On Friday, November 28, 2008, Mike Michaels penned a special after-Thanksgiving feature for Shore View (Southern Connecticut) entitled, “Thanksgiving before the Puritans.” He explains to readers about the Quinnipiac traditions associated: “Before the Qujinnipiac villagers begin their feast[ing],” he explains, “a medicine man or shaman cleanses himself with the smoke of ceremonial tobacco and then blesses the[ir] food with a prayer of thanksgiving to that One Creator, Ketanit, or the “One Who Made It All.’”
The Quinnipiac (Long-Water-Land People), like all indigenous people of the Dawnland, observed a ceremonial lunar calendar where four seasonal feast days were set aside to celebrate Spring (Sequan), Summer (Nepun), Fall (Taquonkq), and Winter (Pabouks), and the changing phases of our Earth Mother. Moreover, in the warmer seasons Quinnipiac people lived along the coastal waters of Long Island Sound at summer fishing camps. Whereas, in colder seasons Quinnipiac people trekked inland along the Quinnipiac Trail and Quinnipiac River to winter grounds at North Branford, North Haven, North Guilford, Wallingford, Meriden, and Cheshire, where oak groves provided shelter from wind and storms and which also produced acorns, the main staple of deer, wild turkeys, and rabbits. These were caught in winter and with cached vegetables saved from summer, made into stews cooked in their soapstone pots (which retained heat and did not crack in the fire).
These four additional feast days commemorated their primary modes of subsistence, (hunting, fishing, trapping, and planting) and together formed the 8-part Nickommoag (Indigenous Feastday Celebrations). As Mike Michaels continues to say in his feature, “The Harvest Festival was only one of many Quinnipiac festivals. The major village of the Quinnipiac people was in the New Haven [Connecticut] area and the primary chief or sachem from there would send runners out at a designated place for equinox and solstice festivals….”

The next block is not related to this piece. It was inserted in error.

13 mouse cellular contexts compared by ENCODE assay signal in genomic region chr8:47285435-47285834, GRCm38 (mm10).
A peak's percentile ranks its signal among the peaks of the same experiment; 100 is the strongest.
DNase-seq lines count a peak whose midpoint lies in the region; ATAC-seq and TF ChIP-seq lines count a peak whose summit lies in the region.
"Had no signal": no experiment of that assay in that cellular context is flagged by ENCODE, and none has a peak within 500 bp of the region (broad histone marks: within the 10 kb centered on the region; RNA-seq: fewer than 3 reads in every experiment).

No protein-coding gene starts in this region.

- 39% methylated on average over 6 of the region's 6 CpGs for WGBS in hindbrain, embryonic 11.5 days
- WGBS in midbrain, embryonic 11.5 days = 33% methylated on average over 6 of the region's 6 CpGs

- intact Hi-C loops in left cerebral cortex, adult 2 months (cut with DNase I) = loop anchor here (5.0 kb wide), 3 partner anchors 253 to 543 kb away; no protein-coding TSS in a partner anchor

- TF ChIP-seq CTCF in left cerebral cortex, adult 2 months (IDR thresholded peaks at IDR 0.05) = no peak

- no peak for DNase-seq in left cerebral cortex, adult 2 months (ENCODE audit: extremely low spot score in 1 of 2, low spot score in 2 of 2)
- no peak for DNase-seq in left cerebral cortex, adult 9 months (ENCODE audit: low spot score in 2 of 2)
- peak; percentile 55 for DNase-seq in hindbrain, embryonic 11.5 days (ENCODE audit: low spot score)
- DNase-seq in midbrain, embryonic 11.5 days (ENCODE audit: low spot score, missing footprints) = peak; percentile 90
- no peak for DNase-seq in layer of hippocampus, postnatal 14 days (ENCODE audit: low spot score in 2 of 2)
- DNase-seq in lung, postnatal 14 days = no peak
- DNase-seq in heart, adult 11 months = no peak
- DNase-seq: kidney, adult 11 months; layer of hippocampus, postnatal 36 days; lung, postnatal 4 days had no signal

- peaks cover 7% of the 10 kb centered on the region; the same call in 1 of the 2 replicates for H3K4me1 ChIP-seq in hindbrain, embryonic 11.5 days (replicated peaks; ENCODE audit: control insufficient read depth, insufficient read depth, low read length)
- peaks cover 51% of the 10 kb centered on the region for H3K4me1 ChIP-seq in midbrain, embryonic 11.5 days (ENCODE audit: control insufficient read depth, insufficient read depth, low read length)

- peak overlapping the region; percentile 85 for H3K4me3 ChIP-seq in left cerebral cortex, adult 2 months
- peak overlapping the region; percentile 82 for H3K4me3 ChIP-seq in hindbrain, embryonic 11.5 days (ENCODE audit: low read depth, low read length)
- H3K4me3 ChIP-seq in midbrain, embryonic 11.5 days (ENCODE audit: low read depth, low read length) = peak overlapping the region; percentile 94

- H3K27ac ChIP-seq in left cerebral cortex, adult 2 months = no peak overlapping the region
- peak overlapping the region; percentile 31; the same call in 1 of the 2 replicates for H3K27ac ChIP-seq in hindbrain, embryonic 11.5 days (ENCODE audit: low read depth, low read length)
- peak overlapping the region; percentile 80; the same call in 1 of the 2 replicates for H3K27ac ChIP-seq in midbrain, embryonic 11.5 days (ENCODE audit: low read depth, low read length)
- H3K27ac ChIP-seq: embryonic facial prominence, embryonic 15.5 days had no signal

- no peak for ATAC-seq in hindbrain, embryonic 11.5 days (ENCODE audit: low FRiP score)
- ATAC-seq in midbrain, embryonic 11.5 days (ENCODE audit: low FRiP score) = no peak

One of those primary designated places for celebration is a sacred landmark known now as “Quinnipiac Thanksgiving Rock.” This massive basalt (taprock in Connecticut jargon) which rests on a bedrock of sandstone was deposited there during the last glacial period and is a beloved ‘grandfather rock.’ A plaque at its base explains: “The Native American tribe of Quinnipiacs…revered this rock…. Once a year at harvest time it was their custom to put shellfish around the rock’s base, cover [it] with seaweed and steam [it] for a great feast. On top of the rock some food was placed to give thanks to the benevolent … Kiehtan for his blessings during the past year and as an offering for good fortune in the future.”
In the summer of 2010, Roger High-Turtle Donahue (Quinnipiac member) and Captain Kiyo (his faithful canine companion) visited with the owners of the private property where this landmark rests, after searching for it. The Thanksgiving Rock had been choked with trees and vegetation. However, after organizing a team of volunteers and securing the blessings to clean up the site, the area was transformed from a secluded rock back to sacred landmark of the Quinnipiac. Now, once again, after hundreds of years of isolation, Quinnipiac Thanksgiving Rock can be visited each year for harvest and thanksgiving ceremonies, as well as to honor fallen activists and warriors who have sought to preserve indigenous autonomy.
Iron Thunderhorse (Biwabiko Paddaquahas) is Grand Sachem of the Quinnipiac. He is a published author, columnist and journalist, who has been published in over 45 different forums (including ICTMN.com), in the past 35 years.